Increased cognitive activity post-concussion associated with prolonged symptoms

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1. Complete recovery from all concussion-related symptoms was achieved over a significantly longer time course by patients who participated in the highest amount of cognitively demanding activities.

2. Recovery duration was not associated with age, gender, loss of consciousness after injury, amnesia, or previous concussions.

Evidence Rating Level: 2 (Good)    

Study Rundown: For several years, concussion management guidelines have advised for cognitive rest, but minimal research has been conducted to support this recommendation. Previous studies have established the importance of reduced physical and mental activity but no prospective study centered on cognitive rest has been completed. Authors of the current study focused their efforts on evaluating the connection between cognitive activity and the duration of concussion symptoms. Results indicated that both extensive time engaging in cognitively demanding activities and higher initial scores on the PCSS (Post-Concussion Symptom Scale, a measurement of current symptoms) were independently associated with prolonged time to symptom-free health. Among the included patients, the sports most represented included ice hockey, American football, and basketball. Although this study is limited by its homogeneous population and small sample size its results support the current recommendations for attempted cognitive rest in the medical community. More research is needed to further elucidate the mechanism and timing of cognitive rest, but clinicians should be aware of these findings and urge patients to seek ample cognitive rest for timely concussion recovery.

Click to read the study, published today in Pediatrics

Relevant Reading: Consensus statement on concussion in sport-the 4th international conference on concussion in sport held in Zurich

Study Author, Dr. William P. Meehan, MD talks to 2 Minute Medicine: Director, Micheli Center for Sports Injury Prevention.

“The study has 2 findings that I believe are the most worthy of attention.  First, although cognitive rest has been recommended as a therapy for concussion for several years now, there has been little data showing its effect. We believe this is the first study showing the independent, beneficial effect of limiting cognitive activity on recovery from concussion. Second, only those engaging in the highest levels of cognitive activity had a substantial increase in their symptom duration.  Those engaging in the first 3 quartiles of cognitive activity level recovered in a similar time frame.  This would suggest, that while vigorous cognitive exertion is detrimental to recovery, more moderate levels of cognitive exertion do not seem to prolong recovery substantially. Thus, we recommend a period of near full cognitive rest acutely after injury, approximately 3-5 days, followed by a gradual return to sub-symptom levels of cognitive activity.”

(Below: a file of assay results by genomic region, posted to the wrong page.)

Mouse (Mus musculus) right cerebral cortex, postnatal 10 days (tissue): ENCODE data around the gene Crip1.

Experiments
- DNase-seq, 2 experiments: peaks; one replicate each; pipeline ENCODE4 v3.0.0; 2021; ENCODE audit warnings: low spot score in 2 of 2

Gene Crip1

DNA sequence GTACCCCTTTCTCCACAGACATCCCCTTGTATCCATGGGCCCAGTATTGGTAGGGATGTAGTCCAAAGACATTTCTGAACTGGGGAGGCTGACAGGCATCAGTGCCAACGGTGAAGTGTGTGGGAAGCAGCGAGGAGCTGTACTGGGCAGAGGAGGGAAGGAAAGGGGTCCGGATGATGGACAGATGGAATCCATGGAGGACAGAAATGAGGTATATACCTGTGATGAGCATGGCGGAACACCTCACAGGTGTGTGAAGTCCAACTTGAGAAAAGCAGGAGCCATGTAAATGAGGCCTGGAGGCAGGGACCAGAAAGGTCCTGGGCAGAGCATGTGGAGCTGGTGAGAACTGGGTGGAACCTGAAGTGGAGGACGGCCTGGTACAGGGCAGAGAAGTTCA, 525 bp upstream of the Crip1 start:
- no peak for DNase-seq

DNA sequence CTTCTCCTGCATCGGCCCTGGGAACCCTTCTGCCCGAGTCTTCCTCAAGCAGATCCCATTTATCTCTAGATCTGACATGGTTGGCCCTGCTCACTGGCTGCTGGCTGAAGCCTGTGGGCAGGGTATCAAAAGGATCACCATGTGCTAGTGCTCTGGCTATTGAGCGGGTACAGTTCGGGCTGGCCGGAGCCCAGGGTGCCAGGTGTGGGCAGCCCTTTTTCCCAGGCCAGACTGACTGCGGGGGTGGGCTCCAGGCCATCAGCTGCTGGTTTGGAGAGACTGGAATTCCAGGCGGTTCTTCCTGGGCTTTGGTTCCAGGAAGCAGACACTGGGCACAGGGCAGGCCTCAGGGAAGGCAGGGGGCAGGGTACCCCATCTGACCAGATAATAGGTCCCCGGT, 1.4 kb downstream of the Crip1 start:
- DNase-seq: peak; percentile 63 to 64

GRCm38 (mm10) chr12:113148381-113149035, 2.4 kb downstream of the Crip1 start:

In-Depth [prospective cohort study]: A total of 335 individuals (mean age = 15 + 2.6 years, 62% male) who presented to the Sports Concussion Clinic of Boston Children’s Hospital within 3 weeks of sustaining a sports-related concussion from October 2009 through July 2011 were included for analysis in this study. At each office visit, patients completed a PCSS form as a record of current concussion-related symptoms as well as a cognitive activity evaluation which assess for engagement in activities such as reading, homework, texting, etc. Patients were followed until they were symptom free. A Kaplan-Meier* estimator was used to determine the association between cognitive activity days and symptom duration, and a Cox proportional hazard model was used to evaluate the effect multiple variables on symptom length. Participants engaging in the highest amount of cognitive activity required the most time to recover from all of their symptoms. PCSS initial score (hazard ratio [HR] = 0.980, CI .9738-.9856) and cognitive activity days (HR = .994, 95% CI: 0.992 – 0.996) were independently associated with symptom timing while gender, age, loss of consciousness or amnesia after injury, and number of previous concussions were not. Hockey, American football, and basketball accounted for 21.8%, 20.6%, and 14.9%, respectively, of all concussions sustained in this study.

By Brandon Childs and Leah H. Carr

*A Kaplan-Meier plot is a graphical representation of the estimation of time related to a desired outcome. Authors used this plot to examine the time course of persistent concussion related symptoms in participants.

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